Bridging the divide over the ideological ground zero on care

The ongoing debate involving the inclusion of an option for a public health insurance plan has taken on very clear political overtones. It has become the ideological ground zero. Most Democrats strongly believe that it should be an option. Most Republicans strongly oppose it.

It may be an issue on which no compromise can be found. Yet, I am hopeful, based upon my conversations with many on both sides of the aisle, that such a pessimistic outlook is unwarranted. There are many ways to accomplish what both sides say they want.

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But, as counterintuitive as it may sound, there are five compelling reasons why conservatives and Republicans generally might consider the value of a public option before saying no, unequivocally, to all the myriad ways to create one.

First, few experts on either side dispute that without a public plan option in the proposed health reform bill, private insurers will be subjected to heavier regulation to achieve affordable access to care. Those same experts acknowledge that inclusions of a public plan would actually mean more competition and less regulation — in fact, too much competition. Some fear a public plan option will be so affordable and attractive that a large number of Americans will join it. There is little doubt that we can level the playing field to protect from creating certain unfair advantages in the public plan. Given the choice between more competition and more regulation, my expectation would be that Republicans would choose more competition.

Second, most Republicans assert that of all the goals involved in the creation of a new health system, one of the most important of all is to ensure that Americans have a choice of options. This is also a high priority for Democrats. If this is truly the goal of both parties, is it not contrary to our stated goal to deny an option of the choice of a public option? Is it not difficult to argue the importance of choice and then limit one of the most important choices available to every American?

Third, another area where Republicans and Democrats agree is the need to contain costs.  We will have failed in our efforts to reform healthcare in this country if we have not included specific tools to make healthcare affordable.

Virtually every study that has been done on the implementation of a public option lists its ability to reduce cost as one of the most compelling reasons for inclusion. With greater competition and effective choice, even when rules to level the playing field are included, according to these studies, the cost of healthcare comes down. If this is the case, and if cost containment is as important as most people acknowledge, why would we want to disallow the contribution toward that goal that a public option can provide?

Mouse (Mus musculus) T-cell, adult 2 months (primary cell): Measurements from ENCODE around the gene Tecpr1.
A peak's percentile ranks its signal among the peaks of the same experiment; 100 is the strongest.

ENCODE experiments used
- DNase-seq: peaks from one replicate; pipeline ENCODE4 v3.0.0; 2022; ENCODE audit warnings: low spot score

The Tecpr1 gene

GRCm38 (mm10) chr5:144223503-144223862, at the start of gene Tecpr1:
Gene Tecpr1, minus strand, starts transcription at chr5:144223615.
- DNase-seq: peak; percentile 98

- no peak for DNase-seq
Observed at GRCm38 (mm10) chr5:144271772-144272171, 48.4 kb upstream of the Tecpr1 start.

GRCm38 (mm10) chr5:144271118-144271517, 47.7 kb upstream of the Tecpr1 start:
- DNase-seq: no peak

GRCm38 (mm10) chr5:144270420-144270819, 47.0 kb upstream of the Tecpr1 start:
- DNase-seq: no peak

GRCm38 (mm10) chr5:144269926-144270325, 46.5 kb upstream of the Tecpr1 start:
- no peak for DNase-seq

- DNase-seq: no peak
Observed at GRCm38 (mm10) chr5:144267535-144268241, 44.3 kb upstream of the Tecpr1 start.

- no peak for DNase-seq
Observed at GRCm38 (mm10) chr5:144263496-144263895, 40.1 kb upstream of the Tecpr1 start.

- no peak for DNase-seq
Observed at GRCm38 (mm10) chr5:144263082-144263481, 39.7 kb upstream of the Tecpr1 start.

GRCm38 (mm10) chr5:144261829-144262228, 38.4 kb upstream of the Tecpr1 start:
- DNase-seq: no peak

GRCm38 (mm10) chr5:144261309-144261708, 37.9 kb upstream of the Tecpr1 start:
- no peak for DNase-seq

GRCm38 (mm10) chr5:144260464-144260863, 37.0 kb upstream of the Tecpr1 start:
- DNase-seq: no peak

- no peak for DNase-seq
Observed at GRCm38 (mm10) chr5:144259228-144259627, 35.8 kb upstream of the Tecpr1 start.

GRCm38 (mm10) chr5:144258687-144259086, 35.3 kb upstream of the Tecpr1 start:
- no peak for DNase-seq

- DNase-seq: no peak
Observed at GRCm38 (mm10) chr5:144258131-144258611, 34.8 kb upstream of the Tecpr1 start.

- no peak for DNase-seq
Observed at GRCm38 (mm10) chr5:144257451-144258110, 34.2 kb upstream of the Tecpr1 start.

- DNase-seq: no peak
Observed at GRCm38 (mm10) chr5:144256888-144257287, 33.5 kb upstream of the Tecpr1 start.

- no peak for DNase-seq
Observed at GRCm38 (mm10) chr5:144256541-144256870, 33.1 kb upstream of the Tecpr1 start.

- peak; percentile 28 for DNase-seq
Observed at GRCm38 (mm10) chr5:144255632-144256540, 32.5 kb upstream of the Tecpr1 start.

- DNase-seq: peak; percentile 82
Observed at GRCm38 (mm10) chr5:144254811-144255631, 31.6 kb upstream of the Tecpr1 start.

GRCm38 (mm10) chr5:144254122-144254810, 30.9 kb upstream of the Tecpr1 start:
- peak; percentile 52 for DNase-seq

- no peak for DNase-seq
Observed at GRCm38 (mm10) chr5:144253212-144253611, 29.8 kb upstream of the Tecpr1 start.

Fourth, there are millions of Americans who cannot afford or access public or private insurance today due to high costs or preexisting conditions. It is largely understood among policy makers that these people will be put into the state insurance pools and exchanges in the new system. If that is the case, it is hard for me to understand why Republicans would want to burden the insurance companies with the complete responsibility to insure all of these people and do so with a community rating as they calculate their premiums. We know from experience in virtually every state that the current side-by-side system works well today. Republicans have long championed this approach with Medicare Advantage.  State employee health plans, CHIP and state high-risk pools have not crowded out private plans. In fact it is just the opposite. They have allowed private plans to work better.

Fifth, this is one of those rare occasions when good public policy is also good politics. Many legislative decisions require some political courage. This one does not. It is clearly a choice between special interests on one hand and the popular will on the other. Overwhelmingly, the American people support the inclusion of a public plan. One poll reported that 68 percent of Republicans, 73 percent of Democrats and 78 percent of independents are supportive.

Given the compelling reasons why Republicans and Democrats should support a public option, the argument should not be “if” but rather “how” a public plan can be implemented. Providing states with the authority they already have in other health contexts or allowing for the federal government to assume some or all the risk while contracting out the services are certainly options worth exploring.

And as we do, there is one more healthcare fact upon which there is little disagreement. The status quo is no longer acceptable.



Daschle is a former Democratic senator from South Dakota.

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